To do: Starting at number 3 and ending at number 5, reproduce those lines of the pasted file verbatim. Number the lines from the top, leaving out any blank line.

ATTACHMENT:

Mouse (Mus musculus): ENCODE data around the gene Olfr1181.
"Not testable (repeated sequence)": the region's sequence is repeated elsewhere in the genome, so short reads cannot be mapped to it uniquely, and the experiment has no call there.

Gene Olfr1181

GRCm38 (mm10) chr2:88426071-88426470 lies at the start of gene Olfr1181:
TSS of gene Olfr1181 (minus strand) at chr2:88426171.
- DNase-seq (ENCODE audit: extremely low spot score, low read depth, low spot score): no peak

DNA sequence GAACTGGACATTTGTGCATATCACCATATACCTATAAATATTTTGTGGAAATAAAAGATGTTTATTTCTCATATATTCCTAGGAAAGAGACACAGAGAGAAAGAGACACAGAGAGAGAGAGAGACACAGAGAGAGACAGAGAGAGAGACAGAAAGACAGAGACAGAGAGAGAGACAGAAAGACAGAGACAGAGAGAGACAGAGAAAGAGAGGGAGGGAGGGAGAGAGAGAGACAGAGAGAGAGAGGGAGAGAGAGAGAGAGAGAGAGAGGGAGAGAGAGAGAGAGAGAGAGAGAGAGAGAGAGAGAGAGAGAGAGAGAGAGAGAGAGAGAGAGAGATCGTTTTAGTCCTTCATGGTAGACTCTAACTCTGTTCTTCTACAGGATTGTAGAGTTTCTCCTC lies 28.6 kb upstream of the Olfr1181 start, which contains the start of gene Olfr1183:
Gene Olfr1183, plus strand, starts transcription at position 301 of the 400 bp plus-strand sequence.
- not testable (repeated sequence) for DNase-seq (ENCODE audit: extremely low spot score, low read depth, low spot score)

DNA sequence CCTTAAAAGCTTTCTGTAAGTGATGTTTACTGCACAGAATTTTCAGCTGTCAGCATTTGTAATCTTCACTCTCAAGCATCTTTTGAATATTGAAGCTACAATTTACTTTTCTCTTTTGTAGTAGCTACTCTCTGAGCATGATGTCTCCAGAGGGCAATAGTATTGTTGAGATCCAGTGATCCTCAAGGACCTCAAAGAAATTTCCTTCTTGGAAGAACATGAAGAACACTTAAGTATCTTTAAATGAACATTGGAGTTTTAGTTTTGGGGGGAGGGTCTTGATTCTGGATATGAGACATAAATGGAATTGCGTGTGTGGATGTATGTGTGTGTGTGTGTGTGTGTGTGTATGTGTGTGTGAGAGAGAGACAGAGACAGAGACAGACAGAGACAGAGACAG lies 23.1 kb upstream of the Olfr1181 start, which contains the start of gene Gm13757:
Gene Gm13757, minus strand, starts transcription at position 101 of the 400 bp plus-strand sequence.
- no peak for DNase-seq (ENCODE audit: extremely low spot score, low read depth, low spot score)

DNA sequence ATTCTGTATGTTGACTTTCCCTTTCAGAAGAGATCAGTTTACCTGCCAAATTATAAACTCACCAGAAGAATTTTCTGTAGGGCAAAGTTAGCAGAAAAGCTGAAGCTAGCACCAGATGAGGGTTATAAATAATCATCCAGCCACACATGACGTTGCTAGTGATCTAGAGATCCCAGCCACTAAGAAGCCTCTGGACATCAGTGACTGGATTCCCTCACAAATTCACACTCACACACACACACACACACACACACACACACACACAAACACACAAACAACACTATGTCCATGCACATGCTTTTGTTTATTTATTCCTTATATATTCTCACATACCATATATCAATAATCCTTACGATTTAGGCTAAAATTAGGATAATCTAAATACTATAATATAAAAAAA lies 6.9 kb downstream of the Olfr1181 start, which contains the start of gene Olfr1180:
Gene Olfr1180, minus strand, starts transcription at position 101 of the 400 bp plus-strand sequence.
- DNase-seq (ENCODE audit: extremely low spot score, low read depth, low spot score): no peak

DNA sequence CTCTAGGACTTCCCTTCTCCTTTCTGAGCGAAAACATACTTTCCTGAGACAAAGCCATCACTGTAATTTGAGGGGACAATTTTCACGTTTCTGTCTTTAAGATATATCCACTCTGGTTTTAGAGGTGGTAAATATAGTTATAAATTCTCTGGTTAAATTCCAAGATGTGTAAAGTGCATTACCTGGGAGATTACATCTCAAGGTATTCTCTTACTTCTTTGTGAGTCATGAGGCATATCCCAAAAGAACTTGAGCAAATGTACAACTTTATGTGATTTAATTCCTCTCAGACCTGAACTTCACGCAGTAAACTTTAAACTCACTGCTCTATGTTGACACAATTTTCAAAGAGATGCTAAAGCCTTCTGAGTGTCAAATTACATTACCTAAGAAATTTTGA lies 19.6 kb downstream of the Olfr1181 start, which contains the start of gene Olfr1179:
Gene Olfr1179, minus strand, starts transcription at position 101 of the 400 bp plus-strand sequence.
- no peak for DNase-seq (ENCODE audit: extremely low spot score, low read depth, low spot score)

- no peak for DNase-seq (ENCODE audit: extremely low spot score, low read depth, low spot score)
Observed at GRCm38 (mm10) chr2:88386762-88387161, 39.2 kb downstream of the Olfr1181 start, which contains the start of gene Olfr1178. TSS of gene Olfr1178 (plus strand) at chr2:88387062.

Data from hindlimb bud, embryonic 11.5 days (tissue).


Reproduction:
Gene Olfr1181

GRCm38 (mm10) chr2:88426071-88426470 lies at the start of gene Olfr1181:
TSS of gene Olfr1181 (minus strand) at chr2:88426171.